Submitted by Ieleen on August 22, 2001 - 1:30pm
For the Indianapolis Star, Matt Schwartz writes...
\"The guillotine\'s blade is poised above a naked spine. The victim waits silently, his last words already written onto his body. Soon, the blade hits with a thunk. This is no medieval tale. This is right out of the 21st century. The executioner is a librarian. He is cutting out and photographing the pages from bound newspaper volumes and transferring the images to microfilm. His victim, critics say, is Indiana\'s history... Most of the newspapers were thrown away after the process was complete. About half came from bound volumes whose spines were cut away, disbound in library parlance, so the pages could lie flat as they were filmed.\" more...
Submitted by Blake on August 22, 2001 - 1:25pm
Someone writes \"Wayne State University recognizes librarian/archivist by naming her recipient of Emerging Corporate Leadership Award. Article also discusses archival services conducted by her company, which are somewhat unique to the archival world.
Also, a rather non-traditional article for you to include. Most of your material cited relate to \"mainstream\" librarianship. This services as just another reminder of how versatile librarians/archivists can be.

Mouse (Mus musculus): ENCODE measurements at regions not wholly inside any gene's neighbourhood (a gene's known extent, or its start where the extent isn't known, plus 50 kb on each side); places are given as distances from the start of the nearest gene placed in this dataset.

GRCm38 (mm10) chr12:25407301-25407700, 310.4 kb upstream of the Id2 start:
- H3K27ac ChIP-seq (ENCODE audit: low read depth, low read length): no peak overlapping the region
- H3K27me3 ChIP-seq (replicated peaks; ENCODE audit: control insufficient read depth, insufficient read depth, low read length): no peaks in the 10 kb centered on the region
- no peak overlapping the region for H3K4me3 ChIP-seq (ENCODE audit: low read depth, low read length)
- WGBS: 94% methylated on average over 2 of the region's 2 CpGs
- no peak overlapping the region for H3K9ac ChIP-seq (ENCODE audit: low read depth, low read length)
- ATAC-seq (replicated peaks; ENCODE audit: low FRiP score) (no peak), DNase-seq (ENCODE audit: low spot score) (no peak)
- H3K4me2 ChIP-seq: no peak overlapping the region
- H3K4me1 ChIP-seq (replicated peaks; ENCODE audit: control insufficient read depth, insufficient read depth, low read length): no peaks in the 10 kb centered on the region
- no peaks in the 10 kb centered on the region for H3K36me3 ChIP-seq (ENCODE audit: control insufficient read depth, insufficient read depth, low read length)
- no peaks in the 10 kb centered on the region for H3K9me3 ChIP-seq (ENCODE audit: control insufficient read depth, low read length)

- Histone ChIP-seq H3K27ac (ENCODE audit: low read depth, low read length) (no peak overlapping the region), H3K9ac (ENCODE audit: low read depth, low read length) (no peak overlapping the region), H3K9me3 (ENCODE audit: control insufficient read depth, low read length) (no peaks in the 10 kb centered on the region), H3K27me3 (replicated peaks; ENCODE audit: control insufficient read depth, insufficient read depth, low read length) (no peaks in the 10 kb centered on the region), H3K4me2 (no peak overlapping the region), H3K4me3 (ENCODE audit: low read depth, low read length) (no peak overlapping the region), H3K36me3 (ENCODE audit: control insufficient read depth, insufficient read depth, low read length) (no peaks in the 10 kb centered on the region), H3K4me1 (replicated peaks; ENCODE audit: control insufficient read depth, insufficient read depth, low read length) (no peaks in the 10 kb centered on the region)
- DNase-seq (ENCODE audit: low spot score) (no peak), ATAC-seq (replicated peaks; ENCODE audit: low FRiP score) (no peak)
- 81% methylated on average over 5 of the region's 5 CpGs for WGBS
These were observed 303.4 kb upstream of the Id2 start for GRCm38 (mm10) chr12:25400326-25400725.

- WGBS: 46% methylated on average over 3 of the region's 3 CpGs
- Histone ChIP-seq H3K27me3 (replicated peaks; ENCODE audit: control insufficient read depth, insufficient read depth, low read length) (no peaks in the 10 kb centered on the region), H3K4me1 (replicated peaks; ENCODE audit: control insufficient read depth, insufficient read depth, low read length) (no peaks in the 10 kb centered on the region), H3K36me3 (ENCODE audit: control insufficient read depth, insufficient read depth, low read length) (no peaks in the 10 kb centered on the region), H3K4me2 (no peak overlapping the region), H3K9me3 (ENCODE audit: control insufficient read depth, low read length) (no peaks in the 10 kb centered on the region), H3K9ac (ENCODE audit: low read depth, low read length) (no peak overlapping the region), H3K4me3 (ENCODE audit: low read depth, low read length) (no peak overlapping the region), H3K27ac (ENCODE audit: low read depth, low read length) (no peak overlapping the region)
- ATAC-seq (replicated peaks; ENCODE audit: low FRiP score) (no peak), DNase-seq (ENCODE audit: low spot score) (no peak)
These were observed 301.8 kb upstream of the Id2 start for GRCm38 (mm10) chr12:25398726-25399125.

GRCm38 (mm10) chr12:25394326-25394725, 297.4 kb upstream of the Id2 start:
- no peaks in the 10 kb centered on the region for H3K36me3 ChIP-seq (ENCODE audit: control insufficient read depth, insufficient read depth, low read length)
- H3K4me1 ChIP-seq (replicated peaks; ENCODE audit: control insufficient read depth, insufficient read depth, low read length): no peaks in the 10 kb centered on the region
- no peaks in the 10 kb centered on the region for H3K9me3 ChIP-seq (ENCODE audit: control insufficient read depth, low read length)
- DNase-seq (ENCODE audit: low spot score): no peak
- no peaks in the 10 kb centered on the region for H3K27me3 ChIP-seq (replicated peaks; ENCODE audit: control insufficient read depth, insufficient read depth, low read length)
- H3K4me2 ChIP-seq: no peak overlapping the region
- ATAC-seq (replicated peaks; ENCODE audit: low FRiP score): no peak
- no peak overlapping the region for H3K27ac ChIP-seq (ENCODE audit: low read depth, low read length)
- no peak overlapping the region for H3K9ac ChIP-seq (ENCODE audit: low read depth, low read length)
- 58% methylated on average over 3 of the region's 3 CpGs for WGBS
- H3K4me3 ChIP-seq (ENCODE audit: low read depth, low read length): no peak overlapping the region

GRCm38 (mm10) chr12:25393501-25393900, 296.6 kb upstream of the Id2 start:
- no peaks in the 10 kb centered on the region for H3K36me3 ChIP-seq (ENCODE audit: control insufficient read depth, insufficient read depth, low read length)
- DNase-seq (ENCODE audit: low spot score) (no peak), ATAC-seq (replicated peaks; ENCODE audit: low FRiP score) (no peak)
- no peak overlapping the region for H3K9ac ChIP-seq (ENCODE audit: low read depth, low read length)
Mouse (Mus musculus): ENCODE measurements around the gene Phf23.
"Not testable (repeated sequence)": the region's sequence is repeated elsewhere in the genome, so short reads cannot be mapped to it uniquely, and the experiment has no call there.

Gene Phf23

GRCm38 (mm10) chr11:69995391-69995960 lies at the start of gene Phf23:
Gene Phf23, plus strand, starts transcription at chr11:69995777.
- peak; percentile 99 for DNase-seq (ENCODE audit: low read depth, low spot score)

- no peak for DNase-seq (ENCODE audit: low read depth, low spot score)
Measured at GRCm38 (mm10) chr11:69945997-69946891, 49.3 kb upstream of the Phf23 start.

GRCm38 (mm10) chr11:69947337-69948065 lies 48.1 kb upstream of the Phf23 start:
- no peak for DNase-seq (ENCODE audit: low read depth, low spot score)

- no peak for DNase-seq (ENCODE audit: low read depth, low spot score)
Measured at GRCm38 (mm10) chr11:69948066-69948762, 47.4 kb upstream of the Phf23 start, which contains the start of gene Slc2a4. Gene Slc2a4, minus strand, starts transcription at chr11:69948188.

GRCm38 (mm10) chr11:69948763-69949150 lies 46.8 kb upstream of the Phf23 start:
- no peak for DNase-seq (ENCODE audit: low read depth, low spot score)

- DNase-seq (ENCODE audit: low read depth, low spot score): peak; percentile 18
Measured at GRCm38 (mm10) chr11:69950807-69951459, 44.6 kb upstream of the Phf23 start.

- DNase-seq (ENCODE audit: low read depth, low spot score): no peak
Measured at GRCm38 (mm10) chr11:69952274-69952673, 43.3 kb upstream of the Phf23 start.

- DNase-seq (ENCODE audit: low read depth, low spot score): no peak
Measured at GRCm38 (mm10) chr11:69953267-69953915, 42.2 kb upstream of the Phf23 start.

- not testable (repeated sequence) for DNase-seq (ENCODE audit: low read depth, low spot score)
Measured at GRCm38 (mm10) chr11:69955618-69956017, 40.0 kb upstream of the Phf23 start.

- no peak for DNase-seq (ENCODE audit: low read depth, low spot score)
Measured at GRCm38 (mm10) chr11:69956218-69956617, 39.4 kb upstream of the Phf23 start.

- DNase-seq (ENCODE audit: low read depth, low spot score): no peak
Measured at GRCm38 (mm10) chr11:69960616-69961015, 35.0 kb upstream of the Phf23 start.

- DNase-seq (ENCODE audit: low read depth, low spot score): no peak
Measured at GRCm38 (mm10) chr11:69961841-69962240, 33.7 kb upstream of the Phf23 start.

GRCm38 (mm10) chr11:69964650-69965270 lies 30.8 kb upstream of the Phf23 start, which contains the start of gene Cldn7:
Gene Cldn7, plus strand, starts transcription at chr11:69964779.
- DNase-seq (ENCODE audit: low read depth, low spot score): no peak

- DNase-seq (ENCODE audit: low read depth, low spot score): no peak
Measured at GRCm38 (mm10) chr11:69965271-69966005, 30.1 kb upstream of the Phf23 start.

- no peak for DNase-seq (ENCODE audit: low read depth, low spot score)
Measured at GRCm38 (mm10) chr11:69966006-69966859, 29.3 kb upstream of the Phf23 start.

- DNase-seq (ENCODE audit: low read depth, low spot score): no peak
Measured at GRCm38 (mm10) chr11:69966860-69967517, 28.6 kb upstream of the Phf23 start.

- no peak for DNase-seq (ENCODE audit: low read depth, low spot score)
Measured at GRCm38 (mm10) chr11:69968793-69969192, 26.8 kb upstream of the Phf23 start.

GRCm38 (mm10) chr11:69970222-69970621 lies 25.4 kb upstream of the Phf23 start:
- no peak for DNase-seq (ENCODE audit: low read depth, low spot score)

Full Story from Detroit News \"
Submitted by Matt on August 22, 2001 - 11:05am
Yahoo News reports on the results of a new survey conducted for the Associated Press showing half of respondents rating Internet skills as very important for school. Most students were able to find the majority of the resources they need for writing assignments on the internet:
``Most students depend on the Internet to get their stuff,\'\' said 16-year-old Jeff Sands of Horsham, Pa. ``You can most find anything by going onto Yahoo,\'\' an Internet search engine.